Whatever age our children are, as parents we have an amazing role as ‘brain builders’. Daily positive communication with our children will support their emotional, language and social development. The earlier we start the better, and we encourage you to download our free Baby Buddy app to receive daily information to support you as parents and help you look after your baby.

Babies recognise their parent's voice from the womb and will recognise their face by the end of their first day. Babies are born ready and wanting to communicate. Mums, dads and partners can encourage this by talking and singing to their bump, and also having lots of eye contact and skin to skin contact once their baby is born. Bonding boosts levels of the hormone oxytocin in mum, partner and baby, providing a sense of calm and wellbeing.

Babies are born ready and wanting to communicate

Babies’ speaking and listening skills are blossoming long before they utter their first word.  From the moment babies are born, they are ready and wanting to communicate. Humans are pre-wired to be interested in faces and voices. Babies recognise their mother's voice from the womb and will even recognise her face by the end of their first day.

New born babies can copy the facial expressions of another person, like poking their tongue out or opening their mouth. This turn-taking is where conversations begin. Encouraging early communication is the most important thing parents can do to give their child's language the best possible beginning. 

As your baby grows and develops, there are lots of things you can do to have fun together and that will help him or her learn about the world.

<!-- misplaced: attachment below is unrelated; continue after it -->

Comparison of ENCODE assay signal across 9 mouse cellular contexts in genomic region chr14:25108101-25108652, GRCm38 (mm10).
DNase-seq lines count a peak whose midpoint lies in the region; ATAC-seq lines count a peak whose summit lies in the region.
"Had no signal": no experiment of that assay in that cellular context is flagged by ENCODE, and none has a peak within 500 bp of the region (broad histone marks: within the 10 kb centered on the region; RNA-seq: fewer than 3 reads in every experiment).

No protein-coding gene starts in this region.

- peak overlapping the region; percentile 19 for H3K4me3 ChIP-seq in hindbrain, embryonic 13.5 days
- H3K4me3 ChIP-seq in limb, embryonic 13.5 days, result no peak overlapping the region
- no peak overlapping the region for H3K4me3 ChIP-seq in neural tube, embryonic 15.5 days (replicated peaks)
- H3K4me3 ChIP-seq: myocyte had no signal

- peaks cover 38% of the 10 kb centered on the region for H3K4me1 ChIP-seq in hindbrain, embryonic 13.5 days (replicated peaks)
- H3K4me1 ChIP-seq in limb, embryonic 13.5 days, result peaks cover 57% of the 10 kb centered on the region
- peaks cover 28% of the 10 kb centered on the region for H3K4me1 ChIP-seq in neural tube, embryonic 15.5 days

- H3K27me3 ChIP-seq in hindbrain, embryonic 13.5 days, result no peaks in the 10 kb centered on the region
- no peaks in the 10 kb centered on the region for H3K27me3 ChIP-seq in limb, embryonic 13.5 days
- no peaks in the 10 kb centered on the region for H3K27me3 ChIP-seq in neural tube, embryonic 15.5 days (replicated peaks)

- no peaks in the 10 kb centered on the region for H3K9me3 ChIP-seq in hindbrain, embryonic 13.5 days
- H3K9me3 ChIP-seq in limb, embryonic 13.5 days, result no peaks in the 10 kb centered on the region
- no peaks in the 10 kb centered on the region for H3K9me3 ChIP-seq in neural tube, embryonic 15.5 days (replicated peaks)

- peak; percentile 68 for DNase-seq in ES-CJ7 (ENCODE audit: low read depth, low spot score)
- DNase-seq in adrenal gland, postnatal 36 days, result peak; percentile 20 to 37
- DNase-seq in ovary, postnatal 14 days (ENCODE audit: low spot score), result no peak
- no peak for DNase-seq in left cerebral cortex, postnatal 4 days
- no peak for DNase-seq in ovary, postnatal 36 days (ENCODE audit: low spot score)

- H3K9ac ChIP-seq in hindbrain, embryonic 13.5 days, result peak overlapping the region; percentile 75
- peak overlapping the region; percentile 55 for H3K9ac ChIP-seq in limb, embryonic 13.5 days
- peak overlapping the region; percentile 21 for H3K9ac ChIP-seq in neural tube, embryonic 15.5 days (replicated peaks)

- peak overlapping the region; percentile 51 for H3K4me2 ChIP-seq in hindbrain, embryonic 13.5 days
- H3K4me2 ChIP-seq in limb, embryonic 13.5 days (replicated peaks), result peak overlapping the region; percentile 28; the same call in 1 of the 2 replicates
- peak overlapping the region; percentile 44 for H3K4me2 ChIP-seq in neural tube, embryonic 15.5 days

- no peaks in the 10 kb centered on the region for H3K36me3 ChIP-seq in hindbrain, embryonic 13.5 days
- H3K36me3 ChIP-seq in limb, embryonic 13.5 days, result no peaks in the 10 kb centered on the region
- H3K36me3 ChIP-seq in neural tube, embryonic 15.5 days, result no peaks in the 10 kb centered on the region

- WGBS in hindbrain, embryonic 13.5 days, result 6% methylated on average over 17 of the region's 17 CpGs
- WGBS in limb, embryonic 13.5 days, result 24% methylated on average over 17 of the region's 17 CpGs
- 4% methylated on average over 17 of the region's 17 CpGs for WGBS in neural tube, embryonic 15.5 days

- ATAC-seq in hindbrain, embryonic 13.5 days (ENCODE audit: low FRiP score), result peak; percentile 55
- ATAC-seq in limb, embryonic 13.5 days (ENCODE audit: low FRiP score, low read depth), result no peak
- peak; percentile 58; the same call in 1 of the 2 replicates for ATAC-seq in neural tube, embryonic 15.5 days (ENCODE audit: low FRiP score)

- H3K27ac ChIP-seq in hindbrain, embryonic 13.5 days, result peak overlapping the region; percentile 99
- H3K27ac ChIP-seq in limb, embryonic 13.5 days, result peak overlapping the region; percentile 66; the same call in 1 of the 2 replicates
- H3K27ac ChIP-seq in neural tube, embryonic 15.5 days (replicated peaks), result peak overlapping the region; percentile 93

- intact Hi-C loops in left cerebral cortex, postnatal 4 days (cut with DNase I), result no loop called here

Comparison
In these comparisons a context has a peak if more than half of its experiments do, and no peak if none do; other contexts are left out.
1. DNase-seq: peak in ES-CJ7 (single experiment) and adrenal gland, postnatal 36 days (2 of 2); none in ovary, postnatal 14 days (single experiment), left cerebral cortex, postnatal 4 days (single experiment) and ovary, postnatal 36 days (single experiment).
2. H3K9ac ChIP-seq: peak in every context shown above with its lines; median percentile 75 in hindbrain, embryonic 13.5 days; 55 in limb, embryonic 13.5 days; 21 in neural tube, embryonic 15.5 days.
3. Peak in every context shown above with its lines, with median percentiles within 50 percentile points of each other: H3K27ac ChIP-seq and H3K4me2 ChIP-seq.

We have filmed some of our Best Beginnings parents spending time with their babies and we want to share with you these wonderful examples of baby communication.  Dr Liz Kirk has studied these films and shares her tips for encouraging baby communication through songs and play.

An important way to begin bonding with your baby is through communication. This clip features a baby communication expert talking about the importance of communicating with your baby, even before they can talk.



Talking with your baby

Ellie, 2 months old, taking turns in a lovely conversation with her mum Katie. 





Watch Dr Liz Kirk's commentary on this clip to find out what makes it such a good example of baby communication, or read on to find out more.




Katie gets Ellie's attention by gently calling her name and you'll see just how happy Ellie is when she locks eyes with her mum. What follows is a really lovely conversation between Katie and Ellie, with Elie responding to her mum by cooing, opening her mouth and moving her whole body. Katie responds, encouraging Ellie to continue the conversation. 

From birth, babies can take part in conversations like these. Babies will need a lot longer to respond, so remember to pause for a good few seconds after you've spoken to them to allow them time to take their part in the conversation. They might open their mouth in response to you, coo or wave their hands in excitement. 

Games like peek-a-boo provide a wonderful opportunity for all important face-to-face time. Babies also love being gently surprised and you'll see that Ellie really enjoys playing peek-a-boo with her mum.

Playing with your baby

Monika and her 11 month old daughter Svara enjoying playing at home. 



Watch Dr Liz Kirk's commentary on what makes this a wonderful example of baby communication, or read on to find out more.


Simple play like this is a great opportunity to encourage your child's early communication. Mum and baby are taking turns rolling and passing the ball to one another and they are also taking turns 'talking' to each other. What we are seeing is a beautiful verbal and nonverbal conversation between mother and baby. 

Monika is really good at reading Svara's mind. Monika asks Svara, 'Do you want to give Mummy the yellow ball?' but she notices that Svara has her eye on something else and is reaching instead towards the blue ball in Monika's hand. Monika notices this, reads Svara's mind and says 'Oh you want it back' and hands Svara what she wanted.